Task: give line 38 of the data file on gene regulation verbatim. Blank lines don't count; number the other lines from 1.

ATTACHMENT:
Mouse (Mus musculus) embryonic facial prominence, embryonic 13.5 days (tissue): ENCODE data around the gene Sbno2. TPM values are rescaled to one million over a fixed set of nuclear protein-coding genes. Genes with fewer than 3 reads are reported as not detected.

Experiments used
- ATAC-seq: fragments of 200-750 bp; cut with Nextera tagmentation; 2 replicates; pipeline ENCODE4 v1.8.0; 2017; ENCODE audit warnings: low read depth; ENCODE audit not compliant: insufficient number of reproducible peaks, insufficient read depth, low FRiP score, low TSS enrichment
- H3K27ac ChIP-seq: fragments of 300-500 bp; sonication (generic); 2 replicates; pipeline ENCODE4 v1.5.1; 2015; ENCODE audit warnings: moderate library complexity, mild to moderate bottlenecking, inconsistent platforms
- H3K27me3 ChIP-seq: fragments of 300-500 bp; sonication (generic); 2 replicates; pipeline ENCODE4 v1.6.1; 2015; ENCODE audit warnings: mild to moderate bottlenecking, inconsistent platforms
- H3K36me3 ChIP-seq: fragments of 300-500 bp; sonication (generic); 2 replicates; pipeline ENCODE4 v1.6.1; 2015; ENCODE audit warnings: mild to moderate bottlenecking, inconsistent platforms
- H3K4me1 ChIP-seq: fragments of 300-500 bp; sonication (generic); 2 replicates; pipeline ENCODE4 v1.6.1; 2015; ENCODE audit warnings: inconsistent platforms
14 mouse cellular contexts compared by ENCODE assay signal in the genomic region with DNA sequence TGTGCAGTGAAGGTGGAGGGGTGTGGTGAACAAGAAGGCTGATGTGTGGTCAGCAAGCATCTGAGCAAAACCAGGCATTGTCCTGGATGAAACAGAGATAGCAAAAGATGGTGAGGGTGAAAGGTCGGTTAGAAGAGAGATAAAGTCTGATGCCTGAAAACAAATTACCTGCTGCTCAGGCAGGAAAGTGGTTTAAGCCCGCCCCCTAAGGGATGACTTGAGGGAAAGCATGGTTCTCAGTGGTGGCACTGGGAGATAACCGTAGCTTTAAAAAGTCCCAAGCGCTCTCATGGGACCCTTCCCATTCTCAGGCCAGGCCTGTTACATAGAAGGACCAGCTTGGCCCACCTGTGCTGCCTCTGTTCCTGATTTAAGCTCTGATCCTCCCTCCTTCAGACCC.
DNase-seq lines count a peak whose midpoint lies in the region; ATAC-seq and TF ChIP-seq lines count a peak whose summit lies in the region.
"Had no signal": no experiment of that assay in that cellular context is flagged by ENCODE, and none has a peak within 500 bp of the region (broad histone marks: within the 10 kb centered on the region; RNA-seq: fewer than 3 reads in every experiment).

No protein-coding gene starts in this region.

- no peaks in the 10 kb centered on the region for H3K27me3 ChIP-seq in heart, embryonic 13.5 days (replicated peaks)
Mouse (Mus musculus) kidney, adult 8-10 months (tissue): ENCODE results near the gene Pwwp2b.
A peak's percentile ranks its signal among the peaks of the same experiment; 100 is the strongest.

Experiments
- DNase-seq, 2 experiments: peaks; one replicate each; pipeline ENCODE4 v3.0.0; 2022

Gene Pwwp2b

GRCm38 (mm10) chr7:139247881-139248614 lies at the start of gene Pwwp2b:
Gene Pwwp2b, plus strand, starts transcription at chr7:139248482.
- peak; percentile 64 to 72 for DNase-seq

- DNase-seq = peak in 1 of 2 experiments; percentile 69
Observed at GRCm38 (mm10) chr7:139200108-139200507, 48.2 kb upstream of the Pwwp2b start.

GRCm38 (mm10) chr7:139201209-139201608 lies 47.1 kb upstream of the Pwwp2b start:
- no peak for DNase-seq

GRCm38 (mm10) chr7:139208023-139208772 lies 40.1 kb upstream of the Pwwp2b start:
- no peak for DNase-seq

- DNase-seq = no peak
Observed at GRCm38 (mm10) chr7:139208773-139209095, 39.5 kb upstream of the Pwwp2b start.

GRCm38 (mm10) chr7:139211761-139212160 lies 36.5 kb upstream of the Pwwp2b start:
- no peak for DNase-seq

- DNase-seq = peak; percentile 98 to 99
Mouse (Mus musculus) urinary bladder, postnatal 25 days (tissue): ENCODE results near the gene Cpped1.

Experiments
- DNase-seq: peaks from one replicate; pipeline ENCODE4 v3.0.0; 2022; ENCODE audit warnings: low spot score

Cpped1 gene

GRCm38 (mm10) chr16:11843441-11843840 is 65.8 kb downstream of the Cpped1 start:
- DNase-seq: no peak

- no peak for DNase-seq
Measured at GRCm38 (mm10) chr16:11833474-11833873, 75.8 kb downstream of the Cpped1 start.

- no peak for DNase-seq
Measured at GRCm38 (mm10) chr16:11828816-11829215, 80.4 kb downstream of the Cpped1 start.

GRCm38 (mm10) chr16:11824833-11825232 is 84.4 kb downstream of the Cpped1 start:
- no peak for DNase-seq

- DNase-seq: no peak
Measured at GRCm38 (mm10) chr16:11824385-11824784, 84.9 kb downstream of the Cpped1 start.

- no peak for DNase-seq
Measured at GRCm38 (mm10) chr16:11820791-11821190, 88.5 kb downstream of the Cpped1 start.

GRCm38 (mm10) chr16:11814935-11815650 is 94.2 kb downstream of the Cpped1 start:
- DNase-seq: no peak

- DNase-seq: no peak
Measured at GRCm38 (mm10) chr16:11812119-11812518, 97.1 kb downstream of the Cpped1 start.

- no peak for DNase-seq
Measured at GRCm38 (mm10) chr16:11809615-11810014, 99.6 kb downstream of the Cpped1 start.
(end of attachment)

- no peak for DNase-seq